Hunters who once thought that Alt had his sights out of alignment are now beginning to understand his aim. Consider Ed Grasavage’s own road to Damascus. When Alt took over the job of Pennsylvania’s deer management specialist three years ago, Grasavage, who also lives in Pittston, decided to take matters into his own hands. With his sleeves rolled up, he stood outside the Kingston High School auditorium one evening waiting for Alt to arrive. Alt was to give a speech detailing the proposed radical changes to the state’s deer season. Grasavage says he was going to “punch Alt’s lights out.”
When Alt wisely entered via the back door, Grasavage went into the auditorium in hopes of later catching Alt as he was leaving. But by the time the meeting ended, his plan had disintegrated–Alt had succeeded in convincing him that it’s better not to shoot young bucks.
The conversion was complete. Grasavage is currently the president of Pennsylvania’s chapter of the Quality Deer Management Association (QDMA), a role that takes him throughout the state to preach Gary Alt’s good word. More and more, Grasavage says, he has been running into out-of-staters who ask how they can get point restrictions in their states. He always answers them with the same regretful reply: “Sorry, Alt is one of a kind.”
But there just might be a few nonresident converts in the making. This year Alt was the keynote speaker at the Southeast Deer Study Group–an annual conference where whitetail biologists from throughout the country gather to hold forth on management views and share information gleaned from focused studies. Alt, never one to check his views, spelled his revolutionary ideas out clearly; some bit their tongues, but most applauded.
Brian Murphy, executive director of the QDMA, says that the organization now has nearly 25,000 members, a 59 percent increase in one year. Pennsylvania doubled its membership from 705 members at the end of 2002 to 1,400 mid-year in 2003. “The trend is clear,” says Murphy. “Three whitetail states [Pennsylvania, Mississippi and Arkansas] currently have statewide point restrictions and many others are expanding existing programs.”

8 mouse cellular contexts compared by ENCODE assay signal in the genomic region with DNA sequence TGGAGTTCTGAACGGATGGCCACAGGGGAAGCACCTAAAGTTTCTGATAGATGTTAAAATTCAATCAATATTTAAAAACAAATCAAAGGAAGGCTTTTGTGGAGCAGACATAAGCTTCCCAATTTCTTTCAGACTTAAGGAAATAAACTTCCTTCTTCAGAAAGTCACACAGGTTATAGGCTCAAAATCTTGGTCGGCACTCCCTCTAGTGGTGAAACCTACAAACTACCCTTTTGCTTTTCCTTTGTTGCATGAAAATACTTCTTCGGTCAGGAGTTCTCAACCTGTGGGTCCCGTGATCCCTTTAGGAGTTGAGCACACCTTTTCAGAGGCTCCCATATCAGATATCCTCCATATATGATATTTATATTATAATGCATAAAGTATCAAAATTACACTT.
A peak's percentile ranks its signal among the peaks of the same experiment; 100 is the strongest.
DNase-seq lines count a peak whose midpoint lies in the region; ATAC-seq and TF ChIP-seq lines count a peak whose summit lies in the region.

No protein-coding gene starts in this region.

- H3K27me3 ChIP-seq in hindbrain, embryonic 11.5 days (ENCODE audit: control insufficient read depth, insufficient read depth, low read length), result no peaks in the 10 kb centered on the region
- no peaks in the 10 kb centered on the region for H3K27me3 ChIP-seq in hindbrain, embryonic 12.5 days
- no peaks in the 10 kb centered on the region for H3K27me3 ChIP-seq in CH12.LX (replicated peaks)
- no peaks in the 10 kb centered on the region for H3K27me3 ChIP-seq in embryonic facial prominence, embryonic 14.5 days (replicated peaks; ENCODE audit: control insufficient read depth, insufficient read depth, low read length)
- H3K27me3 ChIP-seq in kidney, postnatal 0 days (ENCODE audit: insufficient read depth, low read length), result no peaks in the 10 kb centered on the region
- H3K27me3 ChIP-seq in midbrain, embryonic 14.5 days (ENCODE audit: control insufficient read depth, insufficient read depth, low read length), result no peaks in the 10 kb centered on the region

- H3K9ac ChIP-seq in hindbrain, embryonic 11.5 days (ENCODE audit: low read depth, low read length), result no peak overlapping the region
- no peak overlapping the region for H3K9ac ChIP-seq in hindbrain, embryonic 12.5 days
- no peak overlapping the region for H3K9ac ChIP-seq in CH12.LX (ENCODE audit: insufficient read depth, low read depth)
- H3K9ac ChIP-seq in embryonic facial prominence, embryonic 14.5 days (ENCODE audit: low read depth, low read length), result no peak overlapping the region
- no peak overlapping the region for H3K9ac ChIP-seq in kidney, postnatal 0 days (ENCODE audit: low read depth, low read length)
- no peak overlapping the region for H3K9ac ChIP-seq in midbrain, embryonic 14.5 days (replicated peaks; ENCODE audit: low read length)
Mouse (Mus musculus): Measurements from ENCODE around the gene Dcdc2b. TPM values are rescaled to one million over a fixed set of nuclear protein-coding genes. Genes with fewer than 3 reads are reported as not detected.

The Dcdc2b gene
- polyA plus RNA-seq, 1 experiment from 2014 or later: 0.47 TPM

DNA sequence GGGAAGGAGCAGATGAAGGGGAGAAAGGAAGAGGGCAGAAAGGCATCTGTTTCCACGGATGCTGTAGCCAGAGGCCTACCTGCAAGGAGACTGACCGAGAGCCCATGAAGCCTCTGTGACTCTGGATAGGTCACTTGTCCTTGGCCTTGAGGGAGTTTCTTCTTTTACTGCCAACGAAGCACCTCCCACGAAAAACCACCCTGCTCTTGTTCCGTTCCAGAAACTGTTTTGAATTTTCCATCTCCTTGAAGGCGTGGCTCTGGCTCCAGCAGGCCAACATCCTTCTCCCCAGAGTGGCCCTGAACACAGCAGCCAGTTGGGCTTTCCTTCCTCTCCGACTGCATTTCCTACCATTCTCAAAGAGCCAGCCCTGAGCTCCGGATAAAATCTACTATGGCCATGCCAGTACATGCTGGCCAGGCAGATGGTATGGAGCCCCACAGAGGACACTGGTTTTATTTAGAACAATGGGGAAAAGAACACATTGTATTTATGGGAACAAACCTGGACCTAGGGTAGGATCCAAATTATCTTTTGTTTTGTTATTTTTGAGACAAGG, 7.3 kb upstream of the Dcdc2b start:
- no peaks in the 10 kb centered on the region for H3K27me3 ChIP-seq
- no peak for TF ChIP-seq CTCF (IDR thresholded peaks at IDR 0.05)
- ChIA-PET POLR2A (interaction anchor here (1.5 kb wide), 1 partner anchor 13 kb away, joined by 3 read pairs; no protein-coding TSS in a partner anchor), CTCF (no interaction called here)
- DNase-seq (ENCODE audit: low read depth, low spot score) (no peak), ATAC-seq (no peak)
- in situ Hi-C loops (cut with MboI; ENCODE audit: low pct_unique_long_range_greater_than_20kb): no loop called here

Wait for Wall-hangers
Pennsylvania has even augmented its program. Bucks with fewer than six points are now off-limits near urban areas, and the four-points-only area has been enlarged. Also, if more bucks don’t make it beyond their juvenile years in the three-point area this season, Alt says he might argue that the whole state needs the four-point restriction.
And it’s not just about bucks. About 1 million doe tags will be issued again this year. Last year, on average, the doe-to-buck harvest ratio was more than two-to-one. “Name another state that does that,” challenges Alt. Another management concept the state has adopted is to shift to a Wildlife Management Unit system instead of setting regulations on a county-by-county basis. As a result, the Game Commission can now manage the state as separate ecosystems. Though all the attention has been focused on point restrictions, they’re only a small part of a larger plan. By reducing the herd to the carrying capacity of the land and equalizing the buck-to-doe ratio, the herd will be healthier and forests will recover–places that have 6-foot-high browse lines will again have vegetation enough to sustain grouse, rabbits and songbirds. In Pennsylvania, Alt argues, hunters are now behaving as game managers, not resource users. Bigger bucks are simply a side benefit.
Still, trophy bucks are a bonus that Dave Morreale and a million other Pennsylvania deer hunters hope to win one of these days. No hurry; it will happen when it happens. Morreale plans to shoot another doe for the table–he says he has a recipe for venison chili that’ll make your mouthwater. He feels good that, as a direct result of his forbearance, the herd in his home state is healthier. As for streaks, Morreale says that maybe he’ll start a new one made up of real wall-hangers.
Pennsylvania’s Telling Figures
60% Number of radio-collared bucks that made it through last season. Without the point restrictions it would have been closer to 20 percent.
40,000 Number of bucks that made it through last season that normally would have been harvested.
70,000 Increase in number of antlerless deer harvested in 2002 over 2001.
1,000,000 Number of doe tags that will be issued this year.